The lack of comprehensive trade secrets regime in India has also been recognised by the United States. In the recently released Annual Special 301 Report on Intellectual Property Protection by the Office of United States Trade Representative, India was placed in the Priority Watch List for, inter alia, lack of trade secrets protection. The Report mentions the National IPR Policy 2016, which identified trade secrets as an important area of study and research for future policy developments. However, no civil or criminal regime has been enacted since the publication of the policy in 2016. The Report recognises the protection of trade secrets in India under contract law, it also points out the glaring lacunae in this model. Such protection and remedies are only limited to situations where the parties have an existing contractual relationship. Furthermore, such cases are also struck by the challenge to the validity of the confidentiality clauses under Section 27 of the Indian Contract Act, 1872.
The absence of a robust regime for protection of trade secrets also leads to unnecessary and excessive litigation, such as seen in the Amazon and Flipkart’s case. The two companies initially approached the Karnataka High Court in hopes of fending off the CCI from seeking disclosure of trade secrets, which was dismissed by the High Court. This prompted the appeal before the Supreme Court of India. As stated earlier, such a vacuum in trade secrets protection also forces certain companies to willingly default on disclosure before regulatory bodies due to fear of the trade secrets being disclosed, hampering proceedings before such regulatory bodies.
The need in India for a legislation for protection of trade secrets is pressing. And while situations such as Coca-Cola’s might not be feasible in today’s world and economy, especially in a market with the potential of the Indian market, absence of protection for trade secrets might turn away potential investors in India. With the focus on improving India’s position in the World Bank’s Ease of Doing Business Index, and the promotion of Digital India scheme, a trade secrets protection regulation would go a long way in achieving such goals. It will not only reduce the burden of unnecessary litigation, but will build confidence of businesses that their sensitive information and assets will be protected within the Indian territory from being revealed to the competitors or public, leading to a loss of commercial and competitive advantage.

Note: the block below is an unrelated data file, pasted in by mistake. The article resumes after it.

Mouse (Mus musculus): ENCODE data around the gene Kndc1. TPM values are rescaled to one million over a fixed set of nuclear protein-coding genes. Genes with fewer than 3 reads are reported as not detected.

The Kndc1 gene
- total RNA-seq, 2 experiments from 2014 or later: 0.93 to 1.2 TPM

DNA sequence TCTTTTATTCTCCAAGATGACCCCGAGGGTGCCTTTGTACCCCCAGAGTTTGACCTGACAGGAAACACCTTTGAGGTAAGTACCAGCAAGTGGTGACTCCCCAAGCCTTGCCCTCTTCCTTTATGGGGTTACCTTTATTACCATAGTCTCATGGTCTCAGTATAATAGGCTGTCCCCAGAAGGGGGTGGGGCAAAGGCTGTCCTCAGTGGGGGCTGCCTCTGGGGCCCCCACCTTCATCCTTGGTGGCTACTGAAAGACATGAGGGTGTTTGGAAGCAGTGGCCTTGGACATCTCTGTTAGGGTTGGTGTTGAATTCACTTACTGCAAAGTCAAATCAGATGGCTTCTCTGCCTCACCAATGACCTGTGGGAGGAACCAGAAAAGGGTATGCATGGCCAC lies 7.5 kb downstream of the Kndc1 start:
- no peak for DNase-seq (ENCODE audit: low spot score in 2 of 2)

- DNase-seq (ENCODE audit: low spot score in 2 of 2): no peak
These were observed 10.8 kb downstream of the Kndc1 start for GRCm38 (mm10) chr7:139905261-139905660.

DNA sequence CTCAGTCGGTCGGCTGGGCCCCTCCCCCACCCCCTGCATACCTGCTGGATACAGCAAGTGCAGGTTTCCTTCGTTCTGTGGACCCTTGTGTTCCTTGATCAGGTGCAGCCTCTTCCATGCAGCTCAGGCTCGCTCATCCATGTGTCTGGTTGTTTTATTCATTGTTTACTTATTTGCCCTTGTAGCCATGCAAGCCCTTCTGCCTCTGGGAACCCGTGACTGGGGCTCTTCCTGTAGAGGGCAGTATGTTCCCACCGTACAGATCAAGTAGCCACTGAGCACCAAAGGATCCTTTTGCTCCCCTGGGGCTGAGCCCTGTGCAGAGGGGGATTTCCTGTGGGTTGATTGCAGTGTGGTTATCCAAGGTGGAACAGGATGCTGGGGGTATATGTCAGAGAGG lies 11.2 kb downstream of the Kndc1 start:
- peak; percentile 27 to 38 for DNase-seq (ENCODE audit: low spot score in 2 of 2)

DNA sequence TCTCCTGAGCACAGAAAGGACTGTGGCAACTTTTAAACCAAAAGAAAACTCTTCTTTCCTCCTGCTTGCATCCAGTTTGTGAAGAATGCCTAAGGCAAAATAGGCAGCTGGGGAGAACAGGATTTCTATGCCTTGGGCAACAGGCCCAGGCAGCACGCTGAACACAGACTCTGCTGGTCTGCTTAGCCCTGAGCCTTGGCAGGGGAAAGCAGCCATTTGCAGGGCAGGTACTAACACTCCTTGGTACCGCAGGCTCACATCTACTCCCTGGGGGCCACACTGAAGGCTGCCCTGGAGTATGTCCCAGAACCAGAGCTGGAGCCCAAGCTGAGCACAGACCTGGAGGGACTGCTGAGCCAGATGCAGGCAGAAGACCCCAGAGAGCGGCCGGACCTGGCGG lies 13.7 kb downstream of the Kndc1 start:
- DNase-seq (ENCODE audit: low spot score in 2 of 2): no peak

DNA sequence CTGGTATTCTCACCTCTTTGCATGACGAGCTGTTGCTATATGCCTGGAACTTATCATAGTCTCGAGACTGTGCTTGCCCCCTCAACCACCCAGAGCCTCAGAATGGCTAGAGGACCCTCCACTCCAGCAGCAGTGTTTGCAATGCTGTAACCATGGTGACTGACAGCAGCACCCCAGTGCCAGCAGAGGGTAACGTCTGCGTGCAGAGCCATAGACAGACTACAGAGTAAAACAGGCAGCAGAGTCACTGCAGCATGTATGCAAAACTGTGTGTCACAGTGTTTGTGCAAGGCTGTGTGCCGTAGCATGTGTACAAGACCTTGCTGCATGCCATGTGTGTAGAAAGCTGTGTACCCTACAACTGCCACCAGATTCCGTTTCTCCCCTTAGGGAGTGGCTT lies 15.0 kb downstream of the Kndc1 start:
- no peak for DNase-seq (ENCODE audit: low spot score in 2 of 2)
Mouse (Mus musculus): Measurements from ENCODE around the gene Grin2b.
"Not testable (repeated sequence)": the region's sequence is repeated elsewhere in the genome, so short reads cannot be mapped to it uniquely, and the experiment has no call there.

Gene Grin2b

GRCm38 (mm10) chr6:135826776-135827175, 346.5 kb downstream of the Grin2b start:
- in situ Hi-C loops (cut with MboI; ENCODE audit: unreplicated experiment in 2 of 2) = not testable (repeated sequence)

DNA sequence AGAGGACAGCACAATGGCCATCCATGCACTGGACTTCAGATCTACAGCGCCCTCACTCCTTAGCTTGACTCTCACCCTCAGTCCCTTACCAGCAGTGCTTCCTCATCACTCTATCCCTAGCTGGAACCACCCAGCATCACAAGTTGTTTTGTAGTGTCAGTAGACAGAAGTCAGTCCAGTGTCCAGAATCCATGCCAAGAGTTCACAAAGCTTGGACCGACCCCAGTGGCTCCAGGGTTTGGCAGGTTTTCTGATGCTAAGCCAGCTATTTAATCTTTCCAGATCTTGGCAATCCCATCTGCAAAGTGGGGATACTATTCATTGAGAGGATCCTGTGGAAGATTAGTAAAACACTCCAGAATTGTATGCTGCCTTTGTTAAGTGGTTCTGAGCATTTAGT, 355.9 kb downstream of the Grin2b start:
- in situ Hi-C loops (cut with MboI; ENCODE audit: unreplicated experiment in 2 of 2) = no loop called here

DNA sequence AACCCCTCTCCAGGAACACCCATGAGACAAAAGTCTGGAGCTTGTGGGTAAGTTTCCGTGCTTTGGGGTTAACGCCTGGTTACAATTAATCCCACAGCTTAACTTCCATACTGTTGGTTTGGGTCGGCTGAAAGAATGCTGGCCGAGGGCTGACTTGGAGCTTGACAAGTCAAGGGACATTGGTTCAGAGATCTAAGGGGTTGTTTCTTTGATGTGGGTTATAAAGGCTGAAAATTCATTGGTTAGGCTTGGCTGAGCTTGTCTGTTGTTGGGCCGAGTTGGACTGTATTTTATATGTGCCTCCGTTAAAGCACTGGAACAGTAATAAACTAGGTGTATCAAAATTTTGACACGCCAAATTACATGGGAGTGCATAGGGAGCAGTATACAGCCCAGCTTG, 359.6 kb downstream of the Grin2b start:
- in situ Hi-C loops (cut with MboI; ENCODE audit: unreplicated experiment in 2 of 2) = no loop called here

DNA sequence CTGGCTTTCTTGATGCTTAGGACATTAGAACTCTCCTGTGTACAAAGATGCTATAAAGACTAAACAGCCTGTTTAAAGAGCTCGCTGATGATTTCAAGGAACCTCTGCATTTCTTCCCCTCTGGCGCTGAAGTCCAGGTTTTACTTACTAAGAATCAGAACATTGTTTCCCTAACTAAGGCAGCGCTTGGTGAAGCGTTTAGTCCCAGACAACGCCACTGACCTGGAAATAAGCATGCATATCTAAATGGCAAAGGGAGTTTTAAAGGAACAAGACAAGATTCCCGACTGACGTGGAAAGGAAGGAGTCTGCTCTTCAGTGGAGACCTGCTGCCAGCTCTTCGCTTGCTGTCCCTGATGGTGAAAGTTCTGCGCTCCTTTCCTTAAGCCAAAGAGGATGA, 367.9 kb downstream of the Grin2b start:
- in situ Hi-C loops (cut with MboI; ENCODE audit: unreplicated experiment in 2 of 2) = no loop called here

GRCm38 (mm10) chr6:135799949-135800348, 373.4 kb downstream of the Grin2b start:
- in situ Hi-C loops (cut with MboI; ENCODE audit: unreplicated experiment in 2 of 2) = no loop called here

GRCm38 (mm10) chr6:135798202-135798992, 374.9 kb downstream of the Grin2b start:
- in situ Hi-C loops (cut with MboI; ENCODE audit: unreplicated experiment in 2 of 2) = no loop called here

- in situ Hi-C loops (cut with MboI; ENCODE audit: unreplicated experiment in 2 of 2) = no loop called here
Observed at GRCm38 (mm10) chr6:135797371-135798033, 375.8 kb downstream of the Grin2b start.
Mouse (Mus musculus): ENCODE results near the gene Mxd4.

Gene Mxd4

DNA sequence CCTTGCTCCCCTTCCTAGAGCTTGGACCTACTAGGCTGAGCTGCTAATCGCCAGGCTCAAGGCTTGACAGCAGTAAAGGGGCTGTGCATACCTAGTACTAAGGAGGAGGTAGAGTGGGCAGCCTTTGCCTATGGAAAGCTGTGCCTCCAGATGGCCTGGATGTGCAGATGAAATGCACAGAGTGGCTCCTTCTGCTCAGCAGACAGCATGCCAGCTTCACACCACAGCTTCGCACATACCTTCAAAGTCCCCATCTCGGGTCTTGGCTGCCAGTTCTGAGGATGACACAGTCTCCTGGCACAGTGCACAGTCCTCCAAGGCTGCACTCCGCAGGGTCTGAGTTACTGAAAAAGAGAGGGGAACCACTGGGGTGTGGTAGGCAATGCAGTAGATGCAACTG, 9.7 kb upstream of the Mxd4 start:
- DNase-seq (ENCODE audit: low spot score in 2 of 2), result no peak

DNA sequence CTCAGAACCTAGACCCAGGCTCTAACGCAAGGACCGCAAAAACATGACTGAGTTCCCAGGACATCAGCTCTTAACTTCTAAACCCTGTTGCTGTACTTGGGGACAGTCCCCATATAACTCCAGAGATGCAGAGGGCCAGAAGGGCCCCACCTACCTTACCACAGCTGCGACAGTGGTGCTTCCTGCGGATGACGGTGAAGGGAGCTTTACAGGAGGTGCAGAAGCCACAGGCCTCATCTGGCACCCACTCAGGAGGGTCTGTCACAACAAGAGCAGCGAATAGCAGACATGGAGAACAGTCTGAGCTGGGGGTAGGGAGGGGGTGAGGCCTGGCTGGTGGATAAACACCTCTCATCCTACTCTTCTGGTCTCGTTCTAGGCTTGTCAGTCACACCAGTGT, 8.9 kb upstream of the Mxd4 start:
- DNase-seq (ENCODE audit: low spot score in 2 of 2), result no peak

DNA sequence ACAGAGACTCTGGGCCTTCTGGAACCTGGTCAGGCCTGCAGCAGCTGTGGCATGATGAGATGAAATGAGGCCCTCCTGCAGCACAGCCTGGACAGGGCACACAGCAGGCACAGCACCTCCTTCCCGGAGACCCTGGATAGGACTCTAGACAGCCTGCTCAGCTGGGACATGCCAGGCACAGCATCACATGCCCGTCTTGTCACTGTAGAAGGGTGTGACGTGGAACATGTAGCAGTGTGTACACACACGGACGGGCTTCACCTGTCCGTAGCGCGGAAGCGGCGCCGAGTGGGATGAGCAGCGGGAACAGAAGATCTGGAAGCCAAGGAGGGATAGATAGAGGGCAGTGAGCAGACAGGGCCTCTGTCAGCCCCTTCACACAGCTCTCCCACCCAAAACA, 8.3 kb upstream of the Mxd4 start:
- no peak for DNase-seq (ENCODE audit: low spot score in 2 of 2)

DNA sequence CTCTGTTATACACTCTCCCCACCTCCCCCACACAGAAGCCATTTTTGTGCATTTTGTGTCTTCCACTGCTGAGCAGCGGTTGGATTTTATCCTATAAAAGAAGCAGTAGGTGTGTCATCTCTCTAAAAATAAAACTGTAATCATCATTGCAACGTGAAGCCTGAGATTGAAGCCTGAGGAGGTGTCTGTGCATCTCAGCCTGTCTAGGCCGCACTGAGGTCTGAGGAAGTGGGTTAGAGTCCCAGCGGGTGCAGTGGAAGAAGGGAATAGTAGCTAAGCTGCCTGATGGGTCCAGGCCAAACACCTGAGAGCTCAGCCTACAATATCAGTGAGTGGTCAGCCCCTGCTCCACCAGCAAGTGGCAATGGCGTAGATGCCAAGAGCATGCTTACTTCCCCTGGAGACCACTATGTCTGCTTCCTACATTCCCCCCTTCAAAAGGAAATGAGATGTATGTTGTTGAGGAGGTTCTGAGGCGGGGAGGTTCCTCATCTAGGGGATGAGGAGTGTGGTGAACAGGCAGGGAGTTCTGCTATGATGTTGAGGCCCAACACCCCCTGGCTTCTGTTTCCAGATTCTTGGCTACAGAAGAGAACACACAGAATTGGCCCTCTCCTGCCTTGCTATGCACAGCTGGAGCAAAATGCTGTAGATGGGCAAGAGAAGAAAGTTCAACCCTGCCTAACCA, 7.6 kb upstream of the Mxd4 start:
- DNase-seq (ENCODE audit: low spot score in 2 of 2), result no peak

First step in this regard was taken by the Department of Science and Technology, with the introduction of draft legislation on the National Innovation Act of 2008. The preamble of this draft legislation read:
“An Act to facilitate public, private or public- private partnership initiatives for building an Innovation support system to encourage Innovation, evolve a National Integrated Science and Technology Plan and codify and consolidate the law of confidentiality in aid of protecting Confidential Information, trade secrets and Innovation.”
The draft legislation opted for the term “confidential information” instead of “trade secret”. However, the definition has combined the aspects of US definition (defining “confidential information” as “information, including a formula, pattern, compilation, program device, method, technique, or process”), while adopting the three standards of secrecy from the TRIPS Agreement as discussed above. It also recognises both contractual obligations as well as obligations in equity to maintain the confidentiality of the information. Furthermore, it also imposes the duty on courts and tribunals for the protection of such confidential information in suits involving such information. It prescribes such protections by way of protective orders, in-camera proceedings, filing of confidential information in sealed envelopes, etc.
While the idea behind this draft legislation is in the right direction, the reality still remains that India lacks any legislation on protection of trade secrets and confidential information.